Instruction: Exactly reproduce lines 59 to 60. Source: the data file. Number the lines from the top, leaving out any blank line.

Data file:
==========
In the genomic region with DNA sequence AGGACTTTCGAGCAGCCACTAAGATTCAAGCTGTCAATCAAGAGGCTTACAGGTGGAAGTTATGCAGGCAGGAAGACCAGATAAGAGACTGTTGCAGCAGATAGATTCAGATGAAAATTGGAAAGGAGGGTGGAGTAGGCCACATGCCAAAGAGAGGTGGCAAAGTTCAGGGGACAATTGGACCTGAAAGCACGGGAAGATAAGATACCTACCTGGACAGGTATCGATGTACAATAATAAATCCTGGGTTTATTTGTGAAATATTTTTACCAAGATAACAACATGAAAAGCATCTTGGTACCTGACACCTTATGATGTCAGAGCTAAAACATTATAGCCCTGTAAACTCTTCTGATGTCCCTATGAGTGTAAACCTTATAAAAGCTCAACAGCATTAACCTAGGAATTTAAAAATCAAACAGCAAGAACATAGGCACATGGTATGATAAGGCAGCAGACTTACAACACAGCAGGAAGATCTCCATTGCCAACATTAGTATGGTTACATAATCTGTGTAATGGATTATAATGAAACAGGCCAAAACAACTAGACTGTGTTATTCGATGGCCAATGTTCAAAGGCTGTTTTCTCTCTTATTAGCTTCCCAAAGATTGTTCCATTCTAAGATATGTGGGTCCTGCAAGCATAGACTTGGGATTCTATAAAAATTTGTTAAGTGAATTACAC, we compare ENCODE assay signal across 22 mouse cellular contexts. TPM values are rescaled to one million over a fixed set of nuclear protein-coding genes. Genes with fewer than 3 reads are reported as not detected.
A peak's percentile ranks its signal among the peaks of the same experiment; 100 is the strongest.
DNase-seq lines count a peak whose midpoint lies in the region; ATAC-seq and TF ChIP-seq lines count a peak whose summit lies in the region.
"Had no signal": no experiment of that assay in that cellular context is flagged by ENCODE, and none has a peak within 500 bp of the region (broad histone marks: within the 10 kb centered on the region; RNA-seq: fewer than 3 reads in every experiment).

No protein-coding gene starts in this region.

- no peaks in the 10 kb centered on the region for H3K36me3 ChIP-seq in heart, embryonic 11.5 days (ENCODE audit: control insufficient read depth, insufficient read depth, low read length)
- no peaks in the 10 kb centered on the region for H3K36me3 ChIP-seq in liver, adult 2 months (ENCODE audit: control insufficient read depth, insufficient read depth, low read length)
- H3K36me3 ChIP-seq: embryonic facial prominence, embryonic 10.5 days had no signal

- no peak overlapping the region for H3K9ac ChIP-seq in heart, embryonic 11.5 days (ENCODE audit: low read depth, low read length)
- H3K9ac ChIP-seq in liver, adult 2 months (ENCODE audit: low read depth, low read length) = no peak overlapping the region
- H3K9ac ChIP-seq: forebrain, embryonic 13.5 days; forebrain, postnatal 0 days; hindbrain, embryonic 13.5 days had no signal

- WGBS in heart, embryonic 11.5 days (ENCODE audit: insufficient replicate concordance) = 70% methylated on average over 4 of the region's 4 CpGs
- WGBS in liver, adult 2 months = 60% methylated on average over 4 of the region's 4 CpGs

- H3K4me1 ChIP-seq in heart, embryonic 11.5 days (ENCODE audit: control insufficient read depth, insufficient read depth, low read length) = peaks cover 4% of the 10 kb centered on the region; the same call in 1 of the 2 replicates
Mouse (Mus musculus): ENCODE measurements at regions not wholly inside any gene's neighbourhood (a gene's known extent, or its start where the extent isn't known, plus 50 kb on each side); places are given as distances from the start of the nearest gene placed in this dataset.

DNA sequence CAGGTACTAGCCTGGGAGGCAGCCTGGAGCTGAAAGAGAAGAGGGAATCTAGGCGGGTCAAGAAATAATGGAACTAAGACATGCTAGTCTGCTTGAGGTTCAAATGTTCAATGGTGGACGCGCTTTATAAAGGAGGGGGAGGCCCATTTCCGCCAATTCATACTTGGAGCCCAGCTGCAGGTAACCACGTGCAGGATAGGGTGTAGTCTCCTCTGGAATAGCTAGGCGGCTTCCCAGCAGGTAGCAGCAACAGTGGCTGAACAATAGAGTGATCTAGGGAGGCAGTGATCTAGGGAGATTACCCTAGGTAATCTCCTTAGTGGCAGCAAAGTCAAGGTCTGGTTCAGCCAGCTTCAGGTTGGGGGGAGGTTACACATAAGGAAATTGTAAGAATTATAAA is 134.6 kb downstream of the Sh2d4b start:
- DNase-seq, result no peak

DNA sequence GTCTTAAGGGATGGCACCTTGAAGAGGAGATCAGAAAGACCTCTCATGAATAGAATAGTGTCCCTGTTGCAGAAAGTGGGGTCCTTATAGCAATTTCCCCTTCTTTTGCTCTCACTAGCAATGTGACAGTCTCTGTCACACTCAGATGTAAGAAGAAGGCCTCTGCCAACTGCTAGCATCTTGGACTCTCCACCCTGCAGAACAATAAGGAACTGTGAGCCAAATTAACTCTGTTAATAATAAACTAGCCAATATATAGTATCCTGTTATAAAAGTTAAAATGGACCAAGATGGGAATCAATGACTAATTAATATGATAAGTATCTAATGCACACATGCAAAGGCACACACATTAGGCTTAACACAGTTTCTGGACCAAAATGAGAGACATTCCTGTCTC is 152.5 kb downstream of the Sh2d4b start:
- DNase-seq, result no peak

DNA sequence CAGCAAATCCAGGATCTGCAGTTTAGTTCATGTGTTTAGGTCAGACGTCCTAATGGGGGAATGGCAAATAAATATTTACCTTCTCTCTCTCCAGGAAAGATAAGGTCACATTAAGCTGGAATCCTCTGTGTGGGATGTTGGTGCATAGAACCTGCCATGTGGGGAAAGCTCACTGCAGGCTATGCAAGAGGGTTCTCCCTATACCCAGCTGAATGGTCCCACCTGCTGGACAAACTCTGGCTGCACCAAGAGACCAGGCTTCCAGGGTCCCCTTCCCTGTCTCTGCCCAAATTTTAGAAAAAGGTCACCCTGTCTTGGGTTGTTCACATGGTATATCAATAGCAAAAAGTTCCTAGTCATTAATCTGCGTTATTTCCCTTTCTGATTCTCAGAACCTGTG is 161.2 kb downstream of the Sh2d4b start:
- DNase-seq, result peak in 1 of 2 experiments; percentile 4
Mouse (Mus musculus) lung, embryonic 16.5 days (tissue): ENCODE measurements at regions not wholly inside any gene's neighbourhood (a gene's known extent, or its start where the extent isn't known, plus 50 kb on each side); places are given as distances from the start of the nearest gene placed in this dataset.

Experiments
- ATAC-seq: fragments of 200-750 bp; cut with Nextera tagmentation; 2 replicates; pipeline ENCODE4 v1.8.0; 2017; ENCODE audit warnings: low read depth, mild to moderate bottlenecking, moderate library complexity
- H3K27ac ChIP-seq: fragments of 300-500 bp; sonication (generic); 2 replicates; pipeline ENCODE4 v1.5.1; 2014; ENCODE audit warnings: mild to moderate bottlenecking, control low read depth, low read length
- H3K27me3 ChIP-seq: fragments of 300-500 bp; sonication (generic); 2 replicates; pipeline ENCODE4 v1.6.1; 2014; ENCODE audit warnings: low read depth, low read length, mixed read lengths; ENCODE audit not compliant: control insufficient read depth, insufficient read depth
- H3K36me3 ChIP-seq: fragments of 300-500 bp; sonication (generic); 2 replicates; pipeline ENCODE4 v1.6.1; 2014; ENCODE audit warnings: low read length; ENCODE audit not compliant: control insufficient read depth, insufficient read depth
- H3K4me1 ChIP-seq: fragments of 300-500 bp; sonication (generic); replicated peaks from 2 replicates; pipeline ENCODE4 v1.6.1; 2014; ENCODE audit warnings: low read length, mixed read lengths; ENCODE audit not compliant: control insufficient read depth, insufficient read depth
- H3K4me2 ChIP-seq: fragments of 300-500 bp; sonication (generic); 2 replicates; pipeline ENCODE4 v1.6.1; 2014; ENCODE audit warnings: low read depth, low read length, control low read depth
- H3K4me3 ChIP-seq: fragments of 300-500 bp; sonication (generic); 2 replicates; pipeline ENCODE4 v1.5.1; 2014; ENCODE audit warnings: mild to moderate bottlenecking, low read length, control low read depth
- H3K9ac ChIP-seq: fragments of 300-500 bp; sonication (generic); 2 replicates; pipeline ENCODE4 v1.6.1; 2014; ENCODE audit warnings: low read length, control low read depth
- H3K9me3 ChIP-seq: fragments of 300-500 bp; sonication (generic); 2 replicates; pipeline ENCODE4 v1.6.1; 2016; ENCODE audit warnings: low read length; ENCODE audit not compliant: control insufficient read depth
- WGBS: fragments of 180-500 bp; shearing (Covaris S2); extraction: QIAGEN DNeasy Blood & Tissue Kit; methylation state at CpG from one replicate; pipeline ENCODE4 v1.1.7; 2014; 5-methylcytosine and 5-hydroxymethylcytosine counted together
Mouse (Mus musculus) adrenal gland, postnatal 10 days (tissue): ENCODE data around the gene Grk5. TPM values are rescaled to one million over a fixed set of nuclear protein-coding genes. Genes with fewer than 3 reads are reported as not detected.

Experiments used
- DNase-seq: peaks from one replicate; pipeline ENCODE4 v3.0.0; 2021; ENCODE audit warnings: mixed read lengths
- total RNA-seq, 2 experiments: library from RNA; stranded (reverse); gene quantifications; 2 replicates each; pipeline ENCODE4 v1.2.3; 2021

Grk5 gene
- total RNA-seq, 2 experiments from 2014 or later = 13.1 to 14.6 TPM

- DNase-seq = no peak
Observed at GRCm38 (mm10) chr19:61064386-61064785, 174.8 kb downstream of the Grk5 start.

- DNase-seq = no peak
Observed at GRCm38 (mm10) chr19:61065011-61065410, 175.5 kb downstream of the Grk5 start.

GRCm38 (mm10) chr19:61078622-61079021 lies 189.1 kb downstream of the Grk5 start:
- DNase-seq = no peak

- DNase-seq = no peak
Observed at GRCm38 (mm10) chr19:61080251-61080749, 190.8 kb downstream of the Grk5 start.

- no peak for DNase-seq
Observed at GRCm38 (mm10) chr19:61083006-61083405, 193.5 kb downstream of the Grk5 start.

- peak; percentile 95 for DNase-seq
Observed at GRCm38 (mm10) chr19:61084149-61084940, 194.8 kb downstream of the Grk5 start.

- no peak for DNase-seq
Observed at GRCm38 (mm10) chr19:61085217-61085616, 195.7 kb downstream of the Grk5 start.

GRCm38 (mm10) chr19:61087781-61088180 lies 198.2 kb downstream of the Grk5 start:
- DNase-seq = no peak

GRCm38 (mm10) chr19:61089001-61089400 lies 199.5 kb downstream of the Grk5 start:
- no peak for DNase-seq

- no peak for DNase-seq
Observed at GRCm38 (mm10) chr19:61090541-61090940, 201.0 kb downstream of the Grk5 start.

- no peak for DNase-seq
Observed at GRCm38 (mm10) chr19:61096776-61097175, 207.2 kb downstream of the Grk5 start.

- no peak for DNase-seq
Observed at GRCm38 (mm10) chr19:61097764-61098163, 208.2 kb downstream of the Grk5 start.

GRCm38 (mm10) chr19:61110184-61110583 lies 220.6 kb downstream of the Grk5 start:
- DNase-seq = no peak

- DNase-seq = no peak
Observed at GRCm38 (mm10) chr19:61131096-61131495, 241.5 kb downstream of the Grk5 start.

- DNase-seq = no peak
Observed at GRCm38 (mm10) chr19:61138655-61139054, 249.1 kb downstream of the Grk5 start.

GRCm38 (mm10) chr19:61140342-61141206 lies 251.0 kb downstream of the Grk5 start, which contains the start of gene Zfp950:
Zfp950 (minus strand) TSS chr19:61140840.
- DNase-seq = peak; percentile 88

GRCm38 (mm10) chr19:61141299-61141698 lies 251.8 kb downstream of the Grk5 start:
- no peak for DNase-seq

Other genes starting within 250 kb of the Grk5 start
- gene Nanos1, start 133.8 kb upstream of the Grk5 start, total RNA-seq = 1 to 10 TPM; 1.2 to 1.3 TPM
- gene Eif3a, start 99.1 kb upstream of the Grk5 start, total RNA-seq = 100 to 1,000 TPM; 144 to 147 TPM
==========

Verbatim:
Observed at GRCm38 (mm10) chr19:61090541-61090940, 201.0 kb downstream of the Grk5 start.

- no peak for DNase-seq